The Miscellaneous Works of the late Robert Willan, M.D. F.R.S. and F.A.S. comprising an Inquiry into the Antiquity of the Small Pox, Measles, and Scarlet Fever; Reports on the Diseases in London, &c. &c. Edited by Ashby Smith, M.D. Licentiate of the Royal College of Physicians of London, &c. &c.
Will be published in November, with the Almanacks, Time's Telescope for 1822; or a Complete Guide to the Almanack; containing an explanation of Saints' Days and Holidays; with Illustrations of British History and Antiquities, Notices of Obsolete Rites and Customs, and Sketches of Comparative Chronology. This work will also comprise an account of the Astronomical Occurrences in every month, with Remarks on the Phenomena of the Celestial Bodies; and a Naturalist's Diary, which explains the various Appearances in the Animal and Vegetable Kingdoms. An Introduction will be prefixed on the Study of Conchology, with a coloured plate of shells; and throughout the whole Work a variety of entertaining Anecdotes will be enterspersed, enlivened by illustrative and decorative Extracts from our first living Poets. Mr Jolliffe has prepared for the Press, many additional Letters, written during his Tour in Palestine and the Holy Land, which will shortly appear in a new edition of his Letters, in 2 vols. 8vo.
The History of Tuscany, by Pignotti, interspersed with occasional Essays on the progress of Italian Literature, has been translated by Mr Browning, and will be printed in the course of the winter.
Mr Buchanan, his Majesty's Consul at New York, has made considerable Collections, during his successful Journies in Upper Canada, respecting the History of the North American Indians, which, with many other interesting materials and official documents, will be shortly presented to the public.
A Treatise on the Law, Principles, and Utility of the Insurance upon Lives. By Frederick Blayney.
Shortly will be Published, a Voyage to Africa; including a particular Narrative of an Embassy to one of the interior Kingdoms, in the year 1820. By William Hutton, late acting Consul for Ashantee, and an officer in the African Company's Service, in octavo, with maps and plates.
Mr Bolster, bookseller, Cork, is preparing for publication a new edition of the History of the County of Kerry, by Dr Smith; embellished with Views of the Lakes of Killarney, a new Map of the County, and other Engravings from designs of the first British Artists. To be handsomely printed in one volume octavo. An Essay on the Difference between Personal and Real Statutes, as connected with the Law of Nations. By J. Henry, Esq. Barrister.
A Key, with Notes, to the Parsing Exercises contained in Lindley Murray's Grammar. By J. Harvey.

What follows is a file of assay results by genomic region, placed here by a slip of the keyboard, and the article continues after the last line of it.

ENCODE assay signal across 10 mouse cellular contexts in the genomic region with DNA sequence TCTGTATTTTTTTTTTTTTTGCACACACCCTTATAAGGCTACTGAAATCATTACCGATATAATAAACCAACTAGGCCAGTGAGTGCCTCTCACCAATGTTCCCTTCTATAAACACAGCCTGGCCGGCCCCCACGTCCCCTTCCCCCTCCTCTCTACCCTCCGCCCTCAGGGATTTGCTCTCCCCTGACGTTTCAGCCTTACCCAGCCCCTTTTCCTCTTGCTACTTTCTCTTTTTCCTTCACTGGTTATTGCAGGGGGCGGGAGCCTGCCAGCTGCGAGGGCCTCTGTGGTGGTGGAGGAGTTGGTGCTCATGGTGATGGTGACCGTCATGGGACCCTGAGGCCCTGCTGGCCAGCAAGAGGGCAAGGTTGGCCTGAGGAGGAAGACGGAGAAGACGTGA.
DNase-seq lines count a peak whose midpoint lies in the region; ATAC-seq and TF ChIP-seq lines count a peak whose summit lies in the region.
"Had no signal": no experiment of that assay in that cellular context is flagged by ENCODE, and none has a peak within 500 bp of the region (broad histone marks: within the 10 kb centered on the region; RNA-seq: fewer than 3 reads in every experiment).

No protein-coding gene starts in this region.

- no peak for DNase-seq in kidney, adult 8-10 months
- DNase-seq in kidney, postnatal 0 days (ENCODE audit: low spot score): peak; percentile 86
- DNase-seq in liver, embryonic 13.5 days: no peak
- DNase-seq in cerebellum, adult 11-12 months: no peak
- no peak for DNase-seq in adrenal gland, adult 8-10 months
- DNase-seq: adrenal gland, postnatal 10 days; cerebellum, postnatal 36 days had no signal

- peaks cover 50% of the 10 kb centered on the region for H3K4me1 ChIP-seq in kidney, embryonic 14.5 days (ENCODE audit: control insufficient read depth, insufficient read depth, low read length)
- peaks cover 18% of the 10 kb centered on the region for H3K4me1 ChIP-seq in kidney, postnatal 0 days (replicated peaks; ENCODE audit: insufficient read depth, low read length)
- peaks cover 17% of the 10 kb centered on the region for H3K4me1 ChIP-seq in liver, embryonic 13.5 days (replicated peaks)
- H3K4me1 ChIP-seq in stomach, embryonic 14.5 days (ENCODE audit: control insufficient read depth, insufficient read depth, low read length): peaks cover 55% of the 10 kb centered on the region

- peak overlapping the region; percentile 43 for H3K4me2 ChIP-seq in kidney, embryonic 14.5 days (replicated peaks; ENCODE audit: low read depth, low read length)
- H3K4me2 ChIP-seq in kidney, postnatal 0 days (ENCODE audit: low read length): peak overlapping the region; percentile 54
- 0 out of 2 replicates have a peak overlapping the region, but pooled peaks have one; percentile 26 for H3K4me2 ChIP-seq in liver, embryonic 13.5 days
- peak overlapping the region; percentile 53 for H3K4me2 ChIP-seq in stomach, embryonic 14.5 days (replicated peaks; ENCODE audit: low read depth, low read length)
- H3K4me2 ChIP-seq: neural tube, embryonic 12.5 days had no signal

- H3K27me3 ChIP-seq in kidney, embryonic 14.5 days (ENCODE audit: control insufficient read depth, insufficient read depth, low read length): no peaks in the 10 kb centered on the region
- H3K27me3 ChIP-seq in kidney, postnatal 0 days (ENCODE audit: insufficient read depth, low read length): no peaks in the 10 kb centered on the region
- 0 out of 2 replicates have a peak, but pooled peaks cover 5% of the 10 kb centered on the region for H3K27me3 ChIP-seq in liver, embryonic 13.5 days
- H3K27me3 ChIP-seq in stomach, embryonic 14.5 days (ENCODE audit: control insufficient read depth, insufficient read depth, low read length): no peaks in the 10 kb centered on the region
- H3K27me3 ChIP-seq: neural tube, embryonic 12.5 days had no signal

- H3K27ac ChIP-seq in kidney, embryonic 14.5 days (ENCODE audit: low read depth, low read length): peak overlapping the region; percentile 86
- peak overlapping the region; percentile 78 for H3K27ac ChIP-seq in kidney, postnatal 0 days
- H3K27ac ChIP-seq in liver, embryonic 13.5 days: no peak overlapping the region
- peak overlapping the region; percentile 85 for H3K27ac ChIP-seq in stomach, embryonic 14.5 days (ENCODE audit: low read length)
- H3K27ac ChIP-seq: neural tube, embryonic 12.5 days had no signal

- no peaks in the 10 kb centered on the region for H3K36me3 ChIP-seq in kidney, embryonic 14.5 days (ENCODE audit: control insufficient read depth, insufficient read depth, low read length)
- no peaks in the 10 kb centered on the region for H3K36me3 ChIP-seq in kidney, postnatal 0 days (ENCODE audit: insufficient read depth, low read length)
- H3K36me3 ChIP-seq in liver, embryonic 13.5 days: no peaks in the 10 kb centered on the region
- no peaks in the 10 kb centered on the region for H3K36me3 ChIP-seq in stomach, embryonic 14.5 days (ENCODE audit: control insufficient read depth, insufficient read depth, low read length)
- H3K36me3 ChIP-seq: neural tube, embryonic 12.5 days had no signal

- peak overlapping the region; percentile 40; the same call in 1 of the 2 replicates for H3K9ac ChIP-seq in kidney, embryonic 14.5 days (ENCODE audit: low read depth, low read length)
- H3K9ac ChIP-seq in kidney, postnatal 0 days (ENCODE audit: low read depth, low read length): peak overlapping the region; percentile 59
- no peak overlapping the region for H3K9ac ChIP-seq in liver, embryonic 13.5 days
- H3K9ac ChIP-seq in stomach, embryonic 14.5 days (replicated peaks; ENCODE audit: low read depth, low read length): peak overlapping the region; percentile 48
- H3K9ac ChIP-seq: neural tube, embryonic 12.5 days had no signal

Shortly will be Published by subscription, The Elements of Anglo-Saxon Grammar, with Copious Philological Notes from Horn Tooke, &c. Illustrating the Formation and Structure of the English, as well the Anglo-Saxon Language. A Precis on Anglo-Saxon will be added, as an easy Introduction to reading that Language. By J. Bosworth, vicar of Little Horwood, Bucks.
The History of Christ's Hospital, from its foundation to the present time. With Memoirs of Eminent Men educated there, by J. T. Wilson.
The Rev. H. F. Burder has in the Press, Mental Discipline, or Hints on the Cultivation of Intellectual Habits, addressed particularly to Students in Theology, and young Preachers.
A new edition of Arthur Young's Farmer's Calendar is Printing in 12mo, under the superintendance of John Middleton, Esq. author of the Survey of Middlesex, &c.
A new edition of the Complete Works of Demosthenes, with the various Readings, under the care of Professor Schaeffer, is in the Press, and will appear early in the next year, in 6 vols. 8vo.
Early in the ensuing season will be Published, a Course of Lectures on Drawing, Painting, and Engraving, considered as branches of elegant education, delivered at the Royal and Russel Institutions. By William Craig.
The interesting Cathedral of Wells is about to be elegantly and accurately Illustrated. By Mr Britton.
The Rev. Mark Wilks is preparing an English edition of the old Cevennol. By
Rabaut St Etienne.
A small volume is in the Press, containing eight Ballads on the Fictions of the Ancient Irish, and several Miscellaneous Poems. By Richard Ryan, author of a Biographical Dictionary of the Worthies of Ireland :-Also, by the same gentleman, a Catalogue of Works in various Languages, relative to the History, Antiquities, and Language of the Irish; with Remarks, Critical, and Biographical.